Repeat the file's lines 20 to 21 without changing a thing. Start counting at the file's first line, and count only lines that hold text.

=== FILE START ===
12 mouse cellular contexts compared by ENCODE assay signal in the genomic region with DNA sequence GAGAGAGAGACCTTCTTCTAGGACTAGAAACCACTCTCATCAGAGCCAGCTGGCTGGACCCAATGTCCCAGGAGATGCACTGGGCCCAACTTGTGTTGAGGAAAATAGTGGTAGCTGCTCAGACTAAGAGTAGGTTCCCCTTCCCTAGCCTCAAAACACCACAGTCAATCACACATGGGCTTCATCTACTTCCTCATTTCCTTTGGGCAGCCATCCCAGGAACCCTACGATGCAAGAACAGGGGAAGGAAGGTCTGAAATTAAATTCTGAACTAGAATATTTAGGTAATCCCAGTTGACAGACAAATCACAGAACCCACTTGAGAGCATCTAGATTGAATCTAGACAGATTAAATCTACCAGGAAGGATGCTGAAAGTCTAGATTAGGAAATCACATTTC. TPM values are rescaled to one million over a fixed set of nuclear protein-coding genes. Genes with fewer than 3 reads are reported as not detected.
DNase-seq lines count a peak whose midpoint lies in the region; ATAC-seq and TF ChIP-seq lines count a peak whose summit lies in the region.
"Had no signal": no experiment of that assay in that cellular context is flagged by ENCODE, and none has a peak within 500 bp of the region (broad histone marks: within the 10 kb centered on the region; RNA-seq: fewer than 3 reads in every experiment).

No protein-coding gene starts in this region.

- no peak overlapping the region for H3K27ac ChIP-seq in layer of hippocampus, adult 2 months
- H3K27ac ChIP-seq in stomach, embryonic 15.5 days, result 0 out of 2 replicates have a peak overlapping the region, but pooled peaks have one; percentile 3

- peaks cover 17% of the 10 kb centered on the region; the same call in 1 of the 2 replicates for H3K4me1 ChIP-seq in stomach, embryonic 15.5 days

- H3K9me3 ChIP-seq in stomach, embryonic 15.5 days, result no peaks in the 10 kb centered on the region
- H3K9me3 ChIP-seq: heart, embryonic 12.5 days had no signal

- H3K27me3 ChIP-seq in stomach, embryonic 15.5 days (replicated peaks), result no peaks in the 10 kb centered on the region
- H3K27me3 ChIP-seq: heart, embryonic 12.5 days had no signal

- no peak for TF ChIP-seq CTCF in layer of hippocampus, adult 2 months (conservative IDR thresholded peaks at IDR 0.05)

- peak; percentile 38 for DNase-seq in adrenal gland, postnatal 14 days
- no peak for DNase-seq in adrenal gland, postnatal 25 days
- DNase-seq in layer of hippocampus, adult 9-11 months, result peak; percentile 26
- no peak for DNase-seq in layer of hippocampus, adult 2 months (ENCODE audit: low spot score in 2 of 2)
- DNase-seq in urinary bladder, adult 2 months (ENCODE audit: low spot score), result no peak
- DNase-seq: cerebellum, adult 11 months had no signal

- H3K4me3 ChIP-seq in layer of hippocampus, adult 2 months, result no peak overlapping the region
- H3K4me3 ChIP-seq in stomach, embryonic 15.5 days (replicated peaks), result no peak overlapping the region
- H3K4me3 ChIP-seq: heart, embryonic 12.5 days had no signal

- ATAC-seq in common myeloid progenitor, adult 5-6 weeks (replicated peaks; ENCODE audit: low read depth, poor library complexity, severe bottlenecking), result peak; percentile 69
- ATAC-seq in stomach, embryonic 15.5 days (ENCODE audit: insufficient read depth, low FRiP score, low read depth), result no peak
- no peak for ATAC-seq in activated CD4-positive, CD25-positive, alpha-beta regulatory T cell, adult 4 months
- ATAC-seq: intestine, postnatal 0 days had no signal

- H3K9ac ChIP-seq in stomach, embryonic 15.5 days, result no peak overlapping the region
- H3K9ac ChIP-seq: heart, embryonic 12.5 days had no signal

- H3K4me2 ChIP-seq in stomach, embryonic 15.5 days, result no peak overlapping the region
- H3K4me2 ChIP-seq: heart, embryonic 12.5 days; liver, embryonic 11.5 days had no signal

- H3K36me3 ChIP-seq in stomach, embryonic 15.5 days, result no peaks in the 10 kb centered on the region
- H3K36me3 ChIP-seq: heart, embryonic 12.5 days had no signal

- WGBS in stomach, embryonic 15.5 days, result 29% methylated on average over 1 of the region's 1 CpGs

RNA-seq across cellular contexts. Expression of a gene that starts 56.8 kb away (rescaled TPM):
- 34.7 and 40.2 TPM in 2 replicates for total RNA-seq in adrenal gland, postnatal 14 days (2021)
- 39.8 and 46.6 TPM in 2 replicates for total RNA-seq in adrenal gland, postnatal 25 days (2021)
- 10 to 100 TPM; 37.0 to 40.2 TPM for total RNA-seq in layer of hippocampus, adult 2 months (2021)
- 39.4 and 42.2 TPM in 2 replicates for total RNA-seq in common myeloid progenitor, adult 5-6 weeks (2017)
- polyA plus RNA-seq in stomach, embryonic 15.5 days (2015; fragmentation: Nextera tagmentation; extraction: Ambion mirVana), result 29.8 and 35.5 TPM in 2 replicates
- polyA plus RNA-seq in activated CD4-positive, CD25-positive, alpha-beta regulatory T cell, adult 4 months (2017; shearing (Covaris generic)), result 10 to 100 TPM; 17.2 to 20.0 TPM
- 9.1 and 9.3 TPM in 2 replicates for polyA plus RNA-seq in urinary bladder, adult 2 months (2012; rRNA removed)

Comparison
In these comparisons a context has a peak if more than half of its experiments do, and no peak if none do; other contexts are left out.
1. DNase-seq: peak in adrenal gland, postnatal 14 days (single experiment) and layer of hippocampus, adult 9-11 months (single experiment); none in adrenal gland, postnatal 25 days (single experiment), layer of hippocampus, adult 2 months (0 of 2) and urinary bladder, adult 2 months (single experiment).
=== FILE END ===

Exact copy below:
- H3K4me3 ChIP-seq in stomach, embryonic 15.5 days (replicated peaks), result no peak overlapping the region
- H3K4me3 ChIP-seq: heart, embryonic 12.5 days had no signal